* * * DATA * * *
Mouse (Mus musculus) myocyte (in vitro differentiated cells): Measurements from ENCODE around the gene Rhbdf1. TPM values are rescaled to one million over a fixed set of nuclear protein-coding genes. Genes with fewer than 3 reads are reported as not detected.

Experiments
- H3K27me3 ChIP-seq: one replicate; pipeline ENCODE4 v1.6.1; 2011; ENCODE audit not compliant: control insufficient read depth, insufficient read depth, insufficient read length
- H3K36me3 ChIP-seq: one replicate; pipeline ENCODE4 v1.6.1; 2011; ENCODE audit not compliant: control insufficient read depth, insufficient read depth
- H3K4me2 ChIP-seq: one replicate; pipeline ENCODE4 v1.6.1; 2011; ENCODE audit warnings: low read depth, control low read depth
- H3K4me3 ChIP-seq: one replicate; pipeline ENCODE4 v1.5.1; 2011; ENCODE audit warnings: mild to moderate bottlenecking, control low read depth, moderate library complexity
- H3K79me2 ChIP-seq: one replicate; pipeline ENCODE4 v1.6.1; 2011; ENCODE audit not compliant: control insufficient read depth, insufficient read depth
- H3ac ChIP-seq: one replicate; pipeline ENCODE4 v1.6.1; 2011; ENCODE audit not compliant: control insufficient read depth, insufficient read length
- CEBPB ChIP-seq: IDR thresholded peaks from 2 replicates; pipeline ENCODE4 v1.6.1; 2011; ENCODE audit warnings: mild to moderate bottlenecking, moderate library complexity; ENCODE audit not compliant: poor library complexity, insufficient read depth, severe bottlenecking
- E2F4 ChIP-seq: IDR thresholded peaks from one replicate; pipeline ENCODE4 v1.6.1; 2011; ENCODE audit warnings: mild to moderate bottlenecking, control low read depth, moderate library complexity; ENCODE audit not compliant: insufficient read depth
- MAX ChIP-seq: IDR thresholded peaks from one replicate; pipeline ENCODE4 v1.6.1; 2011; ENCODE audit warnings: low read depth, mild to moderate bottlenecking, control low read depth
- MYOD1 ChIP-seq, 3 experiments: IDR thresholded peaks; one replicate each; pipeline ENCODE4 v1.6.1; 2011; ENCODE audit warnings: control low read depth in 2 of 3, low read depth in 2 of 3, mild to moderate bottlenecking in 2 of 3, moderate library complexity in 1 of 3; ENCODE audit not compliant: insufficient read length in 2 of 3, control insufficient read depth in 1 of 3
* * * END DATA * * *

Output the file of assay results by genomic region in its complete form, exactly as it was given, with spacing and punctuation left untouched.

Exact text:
Mouse (Mus musculus) myocyte (in vitro differentiated cells): Measurements from ENCODE around the gene Rhbdf1. TPM values are rescaled to one million over a fixed set of nuclear protein-coding genes. Genes with fewer than 3 reads are reported as not detected.

Experiments
- H3K27me3 ChIP-seq: one replicate; pipeline ENCODE4 v1.6.1; 2011; ENCODE audit not compliant: control insufficient read depth, insufficient read depth, insufficient read length
- H3K36me3 ChIP-seq: one replicate; pipeline ENCODE4 v1.6.1; 2011; ENCODE audit not compliant: control insufficient read depth, insufficient read depth
- H3K4me2 ChIP-seq: one replicate; pipeline ENCODE4 v1.6.1; 2011; ENCODE audit warnings: low read depth, control low read depth
- H3K4me3 ChIP-seq: one replicate; pipeline ENCODE4 v1.5.1; 2011; ENCODE audit warnings: mild to moderate bottlenecking, control low read depth, moderate library complexity
- H3K79me2 ChIP-seq: one replicate; pipeline ENCODE4 v1.6.1; 2011; ENCODE audit not compliant: control insufficient read depth, insufficient read depth
- H3ac ChIP-seq: one replicate; pipeline ENCODE4 v1.6.1; 2011; ENCODE audit not compliant: control insufficient read depth, insufficient read length
- CEBPB ChIP-seq: IDR thresholded peaks from 2 replicates; pipeline ENCODE4 v1.6.1; 2011; ENCODE audit warnings: mild to moderate bottlenecking, moderate library complexity; ENCODE audit not compliant: poor library complexity, insufficient read depth, severe bottlenecking
- E2F4 ChIP-seq: IDR thresholded peaks from one replicate; pipeline ENCODE4 v1.6.1; 2011; ENCODE audit warnings: mild to moderate bottlenecking, control low read depth, moderate library complexity; ENCODE audit not compliant: insufficient read depth
- MAX ChIP-seq: IDR thresholded peaks from one replicate; pipeline ENCODE4 v1.6.1; 2011; ENCODE audit warnings: low read depth, mild to moderate bottlenecking, control low read depth
- MYOD1 ChIP-seq, 3 experiments: IDR thresholded peaks; one replicate each; pipeline ENCODE4 v1.6.1; 2011; ENCODE audit warnings: control low read depth in 2 of 3, low read depth in 2 of 3, mild to moderate bottlenecking in 2 of 3, moderate library complexity in 1 of 3; ENCODE audit not compliant: insufficient read length in 2 of 3, control insufficient read depth in 1 of 3